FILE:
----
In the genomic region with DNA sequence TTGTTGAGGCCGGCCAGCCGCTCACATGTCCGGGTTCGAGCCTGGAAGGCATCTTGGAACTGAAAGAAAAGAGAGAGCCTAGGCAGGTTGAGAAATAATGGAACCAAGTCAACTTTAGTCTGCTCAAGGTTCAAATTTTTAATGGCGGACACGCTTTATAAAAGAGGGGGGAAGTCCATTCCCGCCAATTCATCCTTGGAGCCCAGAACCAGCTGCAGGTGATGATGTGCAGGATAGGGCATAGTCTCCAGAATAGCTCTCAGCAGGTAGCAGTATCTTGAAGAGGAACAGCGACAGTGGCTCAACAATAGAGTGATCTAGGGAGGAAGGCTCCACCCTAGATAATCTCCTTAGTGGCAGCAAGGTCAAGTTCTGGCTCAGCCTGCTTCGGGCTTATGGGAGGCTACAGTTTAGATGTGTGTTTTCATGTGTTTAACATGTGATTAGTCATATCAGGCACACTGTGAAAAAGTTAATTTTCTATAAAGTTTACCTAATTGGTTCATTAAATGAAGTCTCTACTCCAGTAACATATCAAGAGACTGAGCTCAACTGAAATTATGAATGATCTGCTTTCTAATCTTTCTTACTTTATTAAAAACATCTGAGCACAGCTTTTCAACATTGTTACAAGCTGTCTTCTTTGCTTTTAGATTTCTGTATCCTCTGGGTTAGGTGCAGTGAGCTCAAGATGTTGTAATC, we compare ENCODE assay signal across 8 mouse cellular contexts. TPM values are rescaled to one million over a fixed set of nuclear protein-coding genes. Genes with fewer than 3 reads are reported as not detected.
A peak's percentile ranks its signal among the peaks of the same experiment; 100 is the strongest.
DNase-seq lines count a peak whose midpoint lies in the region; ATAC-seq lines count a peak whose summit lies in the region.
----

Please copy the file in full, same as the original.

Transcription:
In the genomic region with DNA sequence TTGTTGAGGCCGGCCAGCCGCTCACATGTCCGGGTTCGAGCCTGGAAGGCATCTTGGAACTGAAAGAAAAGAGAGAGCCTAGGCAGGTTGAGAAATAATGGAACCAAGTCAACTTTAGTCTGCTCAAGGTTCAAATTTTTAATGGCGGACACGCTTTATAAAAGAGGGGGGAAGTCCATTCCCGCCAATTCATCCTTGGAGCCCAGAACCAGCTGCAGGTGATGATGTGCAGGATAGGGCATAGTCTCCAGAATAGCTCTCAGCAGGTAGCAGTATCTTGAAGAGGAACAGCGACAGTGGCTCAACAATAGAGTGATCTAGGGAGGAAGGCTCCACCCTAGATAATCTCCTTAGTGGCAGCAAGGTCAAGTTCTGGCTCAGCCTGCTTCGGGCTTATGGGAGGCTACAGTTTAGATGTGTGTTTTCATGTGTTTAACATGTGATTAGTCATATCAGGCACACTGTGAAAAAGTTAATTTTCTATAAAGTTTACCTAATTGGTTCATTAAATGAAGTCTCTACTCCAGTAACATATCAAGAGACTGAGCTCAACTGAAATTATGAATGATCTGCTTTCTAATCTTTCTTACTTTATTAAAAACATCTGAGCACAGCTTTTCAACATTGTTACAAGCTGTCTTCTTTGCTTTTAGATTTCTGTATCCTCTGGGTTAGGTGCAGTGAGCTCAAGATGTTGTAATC, we compare ENCODE assay signal across 8 mouse cellular contexts. TPM values are rescaled to one million over a fixed set of nuclear protein-coding genes. Genes with fewer than 3 reads are reported as not detected.
A peak's percentile ranks its signal among the peaks of the same experiment; 100 is the strongest.
DNase-seq lines count a peak whose midpoint lies in the region; ATAC-seq lines count a peak whose summit lies in the region.